“One casualty is one too many”
A submission to the Treasury Committee Student Loans Inquiry that addresses specifically the terms of reference relating to; “the impact of student finances on students”.
The inquiry states that, “It will focus on the impact of student loans on the public finances, the success or failure of fee funding to act as a 'market' for higher education, and the impact of student finances on students”.
By Professor Mike Larkin. 23rd October 2017.
Emeritus Professor of Microbial Biochemistry, Queen’s University Belfast. Retired early and living in Edinburgh. Thirty six years of experience in teaching and supporting students at all levels in Higher Education.
Research experience in environmental science and biotechnology, microbiology and biochemistry. Former lead academic of the award winning QUESTOR Centre (http://www.questor.qub.ac.uk/).
Former UCU president at Queen’s University Belfast, Chair of UCU Northern Ireland and member of UCU national executive.
· A personal perspective:
· The extent of part-time employment amongst students:
· Student part-time jobs and attainment – the evidence:
· Basis for a solution:
A personal perspective:
This submission is made to highlight specifically the plight of many students that are burdened with financial worries and low paid part-time jobs whilst studying at University. My perspective comes from extensive experience in supporting students whilst at Queen’s University Belfast. The university has a proud record of helping students from low income backgrounds and has one of the highest intakes of students from such backgrounds in the UK. It stands out amongst the Russell group of Universities in this respect. Despite being a successful research academic, I also insisted on retaining a substantial teaching role and have taught students at all levels without a break for 36 years. The last course I coordinated and ran had 322 students enrolled and covered general Microbiology and practical laboratory training; a considerable commitment.
As fees were introduced it became clear to me that many students were compromising their attainment at University through diverting much of their time to part-time jobs. This situation has steadily become worse. I decided to retire early at the end of 2016 to devote my time and my own resources to seeking ways to protect such students as they embarked upon their careers.
I am currently carrying out a detailed review of the formal evidence that examines what effect, if any, part-time jobs have on the marks and degree grades that students achieve. I have many personal examples of the shocking effects of working hours on students that I have supported. Whilst many have a family safety-net to fall back into, others are taking a risk on a “high wire with no safety net at all”. If they fall it can be catastrophic for them and their careers. All too often a first class degree becomes a 2.1 or 2.2 degree. These many examples fuel my belief that “one casualty is one too many”.
This submission summarises a single issue that the committee should therefore consider. It defines the main effect of fees and low maintenance grants/loans has on students and their families that have little to start with.
It goes to the heart of social mobility, namely the ability of students to afford to take a risk and to ultimately succeed in higher education.
The extent of part-time employment amongst students:
A survey by the Royal bank of Scotland in 2006 reported that almost half of the UK's students worked part-time during the term and earned a staggering £2.3bn a year. Those that did, worked an average of 16 hours a week, with 20% doing more than 20 hours per week. Subsequent surveys by Endsleigh with the National Union of Students reached similar conclusions. By 2015, 77% of the 4,642 surveyed had jobs; 63% worked part-time and, amazingly, 14% worked full time. By comparison 59% had term-time jobs in 2014 and 57% in 2013. Furthermore, the families that could afford it were contributing increasing funds to help out. These figures appeared to be driven by the decision to further increase fees in 2012 after the 2010 Browne review. The link between increased financial burdens and part-time work seems clear enough. However, such surveys often present overall averages that hide the extent of pressures on the poorest students. There are many individuals that show extraordinary determination in the face of the challenge, but suffer a consequent loss of attainment.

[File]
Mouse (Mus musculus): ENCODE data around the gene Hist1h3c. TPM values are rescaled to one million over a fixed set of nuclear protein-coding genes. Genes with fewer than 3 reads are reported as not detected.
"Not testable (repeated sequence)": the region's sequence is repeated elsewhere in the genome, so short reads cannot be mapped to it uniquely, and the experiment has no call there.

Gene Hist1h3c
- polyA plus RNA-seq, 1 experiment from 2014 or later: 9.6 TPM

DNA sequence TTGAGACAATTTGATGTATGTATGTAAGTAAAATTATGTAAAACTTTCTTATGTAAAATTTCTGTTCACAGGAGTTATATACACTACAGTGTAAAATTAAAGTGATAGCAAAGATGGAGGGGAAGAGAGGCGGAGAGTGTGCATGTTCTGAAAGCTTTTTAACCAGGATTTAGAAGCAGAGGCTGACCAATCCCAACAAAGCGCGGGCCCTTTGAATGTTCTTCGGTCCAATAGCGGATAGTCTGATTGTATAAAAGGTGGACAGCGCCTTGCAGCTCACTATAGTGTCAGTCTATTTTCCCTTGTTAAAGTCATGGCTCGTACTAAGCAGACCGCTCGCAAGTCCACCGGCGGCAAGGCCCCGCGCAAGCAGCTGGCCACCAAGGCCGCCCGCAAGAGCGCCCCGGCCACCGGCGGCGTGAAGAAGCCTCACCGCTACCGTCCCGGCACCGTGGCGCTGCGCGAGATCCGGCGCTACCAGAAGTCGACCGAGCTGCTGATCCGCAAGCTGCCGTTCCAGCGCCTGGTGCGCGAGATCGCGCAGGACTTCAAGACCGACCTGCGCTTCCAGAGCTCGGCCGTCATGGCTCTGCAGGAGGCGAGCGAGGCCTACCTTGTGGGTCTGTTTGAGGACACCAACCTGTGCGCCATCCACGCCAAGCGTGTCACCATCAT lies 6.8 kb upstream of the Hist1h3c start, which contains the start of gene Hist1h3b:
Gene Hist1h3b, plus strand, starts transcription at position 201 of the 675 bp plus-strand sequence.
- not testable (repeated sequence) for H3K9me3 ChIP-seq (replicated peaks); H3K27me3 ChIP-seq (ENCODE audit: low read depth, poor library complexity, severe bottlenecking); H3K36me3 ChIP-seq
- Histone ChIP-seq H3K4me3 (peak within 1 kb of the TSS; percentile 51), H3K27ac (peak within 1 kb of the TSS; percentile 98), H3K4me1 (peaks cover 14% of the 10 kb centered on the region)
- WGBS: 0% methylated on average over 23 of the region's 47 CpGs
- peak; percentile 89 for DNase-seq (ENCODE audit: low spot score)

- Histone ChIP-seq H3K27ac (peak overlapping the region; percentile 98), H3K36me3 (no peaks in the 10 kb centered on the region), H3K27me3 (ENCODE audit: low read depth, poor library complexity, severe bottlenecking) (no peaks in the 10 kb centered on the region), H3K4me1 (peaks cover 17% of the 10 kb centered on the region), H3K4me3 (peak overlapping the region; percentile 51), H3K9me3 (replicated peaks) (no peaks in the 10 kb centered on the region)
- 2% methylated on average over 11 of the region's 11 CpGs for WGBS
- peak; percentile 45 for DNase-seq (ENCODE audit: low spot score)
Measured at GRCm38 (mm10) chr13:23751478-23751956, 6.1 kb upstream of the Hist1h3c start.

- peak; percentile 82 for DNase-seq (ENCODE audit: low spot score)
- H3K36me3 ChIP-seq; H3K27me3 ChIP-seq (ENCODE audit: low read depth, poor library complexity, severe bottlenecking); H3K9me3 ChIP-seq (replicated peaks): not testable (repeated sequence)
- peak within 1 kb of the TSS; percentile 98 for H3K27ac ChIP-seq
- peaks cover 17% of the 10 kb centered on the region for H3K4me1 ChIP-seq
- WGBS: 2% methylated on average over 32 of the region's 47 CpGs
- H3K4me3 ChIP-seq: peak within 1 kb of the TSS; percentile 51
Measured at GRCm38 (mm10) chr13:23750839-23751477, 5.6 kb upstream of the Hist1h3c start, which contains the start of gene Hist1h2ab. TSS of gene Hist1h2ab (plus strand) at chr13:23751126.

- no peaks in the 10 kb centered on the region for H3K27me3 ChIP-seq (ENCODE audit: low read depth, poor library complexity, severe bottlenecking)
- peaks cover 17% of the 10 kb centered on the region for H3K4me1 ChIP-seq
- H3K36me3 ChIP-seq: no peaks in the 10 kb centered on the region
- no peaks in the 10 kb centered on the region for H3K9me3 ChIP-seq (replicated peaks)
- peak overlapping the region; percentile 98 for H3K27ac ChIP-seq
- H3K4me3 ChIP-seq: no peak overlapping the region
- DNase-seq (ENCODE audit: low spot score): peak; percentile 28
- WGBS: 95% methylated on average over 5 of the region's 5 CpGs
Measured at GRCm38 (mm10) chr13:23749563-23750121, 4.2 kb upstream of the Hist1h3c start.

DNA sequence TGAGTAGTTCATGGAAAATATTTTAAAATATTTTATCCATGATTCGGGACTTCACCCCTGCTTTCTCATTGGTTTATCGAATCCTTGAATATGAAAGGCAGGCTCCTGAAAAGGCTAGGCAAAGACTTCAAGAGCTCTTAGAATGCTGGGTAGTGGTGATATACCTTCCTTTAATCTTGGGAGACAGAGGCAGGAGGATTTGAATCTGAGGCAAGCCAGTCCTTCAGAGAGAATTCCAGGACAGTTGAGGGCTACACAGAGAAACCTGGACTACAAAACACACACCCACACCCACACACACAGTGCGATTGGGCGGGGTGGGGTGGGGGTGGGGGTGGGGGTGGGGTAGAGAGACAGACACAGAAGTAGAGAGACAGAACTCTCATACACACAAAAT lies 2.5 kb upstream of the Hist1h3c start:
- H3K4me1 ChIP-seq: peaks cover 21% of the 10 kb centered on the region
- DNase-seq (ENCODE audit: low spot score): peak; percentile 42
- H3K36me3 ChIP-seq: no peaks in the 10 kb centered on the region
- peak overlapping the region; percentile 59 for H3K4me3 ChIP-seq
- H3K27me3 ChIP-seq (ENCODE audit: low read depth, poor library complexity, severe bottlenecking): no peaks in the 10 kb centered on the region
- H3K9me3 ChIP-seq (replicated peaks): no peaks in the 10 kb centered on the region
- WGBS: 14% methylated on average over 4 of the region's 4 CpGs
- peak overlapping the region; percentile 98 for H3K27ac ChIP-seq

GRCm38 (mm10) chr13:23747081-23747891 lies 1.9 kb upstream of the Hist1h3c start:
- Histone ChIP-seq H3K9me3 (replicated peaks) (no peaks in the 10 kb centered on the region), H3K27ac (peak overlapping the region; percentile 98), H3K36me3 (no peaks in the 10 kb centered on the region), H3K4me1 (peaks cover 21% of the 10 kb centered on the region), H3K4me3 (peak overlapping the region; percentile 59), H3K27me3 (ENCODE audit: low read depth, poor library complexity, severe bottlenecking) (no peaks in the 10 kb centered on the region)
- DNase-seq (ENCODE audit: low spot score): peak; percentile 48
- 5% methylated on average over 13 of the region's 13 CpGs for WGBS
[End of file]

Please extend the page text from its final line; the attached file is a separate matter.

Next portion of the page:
Student part-time jobs and attainment – the evidence:
This appears to be the biggest “elephant in the room” for many institutions. Many universities do not gather formal data that might link the burden of part-time jobs to student attainment. One reason for this might be to hide the evidence that the number of formal contact hours with students has declined. This enables scope for more part-time working and thus lets poorer students complete their studies. Academic attainment is ascribed to the individual and their ability and not to other factors. Nevertheless, many universities do survey students regarding the extent of part-time jobs but have somewhat patchy data. The problem remains largely a hidden one and I have observed that many academic staff are not fully aware of the extent of the burden amongst the students they teach.
There are only a limited number studies that have sought to define the link between the time spent in part-time employment and attainment. In 2001 it was concluded that, “There is found to be a financially vulnerable group of students whose fragile financial position largely results from their parents being unable to offer much financial support; this group in particular finds their time at university characterised by considerable amounts of paid work and increasing debt” (Christie, Munro, and Rettig 2001). By 2008, Callender et al (Callender 2008) reported on a study of 1000 students in six UK universities. This may still be the most rigorous study to date and it opened up some alarming observations of the situation then. It showed clearly that part-time work during term had a detrimental effect on both final year marks and degree results. Indeed, going further it reported a greater negative effect the greater the number of hours students worked. Consequently, it was concluded that, “students working the average number of hours a week were a third less likely to get a good degree than an identical non-working student. Some of the least qualified and poorest students are most adversely affected perpetuating existing inequalities in higher education”. This study reinforced an earlier report from one post-92 university (Hunt, Lincoln, and Walker 2004) that observed that those in employment in the term were disproportionately from less well-off backgrounds. It concluded that we might become “concerned about the efficiency (loss of attainment) as well as the equity/fairness consequences of the arrangements”.